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FLUMC Disaster Response Team lends helping hand in Fort Myers

FLUMC Disaster Response Team lends helping hand in Fort Myers

Disaster Recovery

On the morning of January 16, five tornadoes struck Lee County and other parts of Southwest Florida. The largest one, a powerful F2 storm, tore through the unincorporated village of Iona with 118 miles per hour winds, damaging 108 homes.

For Trish Warren and the Disaster Response Team in The Florida Conference of The United Methodist Church, it was time to go work. She joined Disaster Response Front Team members Steve Potter and Scott Schroeder to go to the scene and assess the damage. 

Disaster recovery is a major outreach for the Conference and the United Methodist Committee on Relief (UMCOR). Florida volunteers recently went to Tennessee to help with efforts there after the tornado outbreak in December. And last summer, they were on the scene after the condo collapse in the Miami suburb of Surfside.

In Fort Myers, they followed the standard procedure to help.

Coordinating with other relief agencies, a team of volunteers worked to help people affected by the storm find temporary shelter or make quick repairs if possible. That included providing tarps for damaged roofs or helping people find temporary housing.

Workers set up a Multi-Agency Response Center where survivors could meet with multiple relief groups, including Warren's team. They received gift cards to provide immediate help, and the group worked with Airbnb to secure housing of up to 31 days for those who needed it.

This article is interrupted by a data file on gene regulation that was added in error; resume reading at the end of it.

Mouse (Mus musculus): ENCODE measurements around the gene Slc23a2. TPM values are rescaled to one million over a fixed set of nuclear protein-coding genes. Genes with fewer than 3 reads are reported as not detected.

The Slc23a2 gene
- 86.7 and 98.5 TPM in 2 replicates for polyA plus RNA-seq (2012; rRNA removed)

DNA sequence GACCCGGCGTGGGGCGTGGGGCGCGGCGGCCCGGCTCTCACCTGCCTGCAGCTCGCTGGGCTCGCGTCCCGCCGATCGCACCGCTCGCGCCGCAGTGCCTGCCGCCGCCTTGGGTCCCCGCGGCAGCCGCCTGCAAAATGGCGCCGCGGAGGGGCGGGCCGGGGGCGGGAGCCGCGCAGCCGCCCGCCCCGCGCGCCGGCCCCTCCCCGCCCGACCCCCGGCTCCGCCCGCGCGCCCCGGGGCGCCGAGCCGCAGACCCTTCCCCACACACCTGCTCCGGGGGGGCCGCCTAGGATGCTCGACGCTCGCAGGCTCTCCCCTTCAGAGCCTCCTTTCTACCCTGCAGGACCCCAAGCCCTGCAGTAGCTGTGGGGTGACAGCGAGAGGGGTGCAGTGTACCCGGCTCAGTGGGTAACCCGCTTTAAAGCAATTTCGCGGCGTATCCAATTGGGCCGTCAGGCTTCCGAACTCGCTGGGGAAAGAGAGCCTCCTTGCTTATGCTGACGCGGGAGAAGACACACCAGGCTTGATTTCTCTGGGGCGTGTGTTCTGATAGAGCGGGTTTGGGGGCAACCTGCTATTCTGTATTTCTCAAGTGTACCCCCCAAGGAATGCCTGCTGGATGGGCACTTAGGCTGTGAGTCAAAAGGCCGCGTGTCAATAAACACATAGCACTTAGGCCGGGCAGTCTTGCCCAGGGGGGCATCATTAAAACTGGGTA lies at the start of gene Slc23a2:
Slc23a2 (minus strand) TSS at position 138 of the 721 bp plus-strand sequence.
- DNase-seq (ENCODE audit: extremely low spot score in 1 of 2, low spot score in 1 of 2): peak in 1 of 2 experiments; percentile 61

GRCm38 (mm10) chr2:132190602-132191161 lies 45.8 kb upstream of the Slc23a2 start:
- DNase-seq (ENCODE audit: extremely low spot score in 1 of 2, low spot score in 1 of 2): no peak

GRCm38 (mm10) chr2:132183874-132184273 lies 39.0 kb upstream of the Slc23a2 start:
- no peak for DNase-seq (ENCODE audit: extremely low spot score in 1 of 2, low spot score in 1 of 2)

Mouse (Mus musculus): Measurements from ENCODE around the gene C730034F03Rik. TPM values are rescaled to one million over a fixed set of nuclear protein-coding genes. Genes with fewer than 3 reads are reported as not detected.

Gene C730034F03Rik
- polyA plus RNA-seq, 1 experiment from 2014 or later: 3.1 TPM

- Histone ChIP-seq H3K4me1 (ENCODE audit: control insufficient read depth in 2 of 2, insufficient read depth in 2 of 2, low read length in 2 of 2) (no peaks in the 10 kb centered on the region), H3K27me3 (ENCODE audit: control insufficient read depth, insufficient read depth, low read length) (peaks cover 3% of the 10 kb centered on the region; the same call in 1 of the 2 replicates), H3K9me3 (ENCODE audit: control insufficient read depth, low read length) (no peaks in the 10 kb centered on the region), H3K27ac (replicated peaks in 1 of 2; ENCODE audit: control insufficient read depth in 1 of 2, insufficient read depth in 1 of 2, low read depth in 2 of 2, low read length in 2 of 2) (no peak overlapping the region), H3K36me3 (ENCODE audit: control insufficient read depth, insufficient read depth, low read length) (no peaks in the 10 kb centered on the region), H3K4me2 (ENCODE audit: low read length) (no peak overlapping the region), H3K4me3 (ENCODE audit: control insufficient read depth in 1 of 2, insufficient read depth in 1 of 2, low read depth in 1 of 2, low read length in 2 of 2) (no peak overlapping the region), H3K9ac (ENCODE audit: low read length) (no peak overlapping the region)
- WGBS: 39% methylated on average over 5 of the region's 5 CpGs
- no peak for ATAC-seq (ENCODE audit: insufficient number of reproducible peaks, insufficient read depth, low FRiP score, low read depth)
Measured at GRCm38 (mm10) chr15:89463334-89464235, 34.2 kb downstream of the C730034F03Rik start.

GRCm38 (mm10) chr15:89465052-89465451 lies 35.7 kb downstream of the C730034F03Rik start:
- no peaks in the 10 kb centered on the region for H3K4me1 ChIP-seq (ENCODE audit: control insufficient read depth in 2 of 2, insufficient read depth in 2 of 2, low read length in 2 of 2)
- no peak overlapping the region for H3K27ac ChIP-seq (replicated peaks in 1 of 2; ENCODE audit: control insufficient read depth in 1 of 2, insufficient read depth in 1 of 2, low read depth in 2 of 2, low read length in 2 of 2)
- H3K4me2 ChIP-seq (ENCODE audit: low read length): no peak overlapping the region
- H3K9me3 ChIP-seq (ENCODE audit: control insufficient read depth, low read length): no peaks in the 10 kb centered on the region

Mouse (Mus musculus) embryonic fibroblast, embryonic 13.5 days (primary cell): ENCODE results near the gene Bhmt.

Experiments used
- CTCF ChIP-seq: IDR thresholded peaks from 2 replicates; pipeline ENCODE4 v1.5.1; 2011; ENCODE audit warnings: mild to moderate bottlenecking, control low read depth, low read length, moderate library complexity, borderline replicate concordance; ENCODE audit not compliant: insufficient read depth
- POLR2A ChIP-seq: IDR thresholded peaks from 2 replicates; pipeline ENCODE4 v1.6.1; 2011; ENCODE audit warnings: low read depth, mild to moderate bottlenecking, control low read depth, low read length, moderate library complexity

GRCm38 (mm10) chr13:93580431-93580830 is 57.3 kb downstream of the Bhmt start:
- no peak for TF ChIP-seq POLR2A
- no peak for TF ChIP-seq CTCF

After that, the effort moves into long-term recovery, and a team from the Conference is headed back to help. Those volunteers will stay at Grace United Methodist Church while on the scene in Fort Myers.

Full recovery can take years. The tornadoes destroyed 74 homes and inflicted major damage on 61 more. Another 56 had lesser damage, while 100 homes also suffered damage but were considered livable.

The storm wiped out a community of older mobile homes, and demolition on the destroyed homes is $5,000 for each one. Many of the survivors were uninsured.

"The mobile home owners met with the demolition company and were told they had to pay cash only," Warren said. "That's one of the differences in this situation from others we've been involved with. The income of the people and their ability to recover complicates this.

"In most cases, they'll have to rent if they can find an affordable place, but that probably means coming up with the first and last month's deposit. Many of them can't afford to do that."

Warren said she is meeting with representatives from the Salvation Army, Catholic Charities, the Red Cross and other organizations to discuss more ways to help those most in need. The Florida Conference also is soliciting donations from churches throughout the state. To donate, individuals can click here. For churches to donate, follow this link.

Joe Henderson is News Content Editor for

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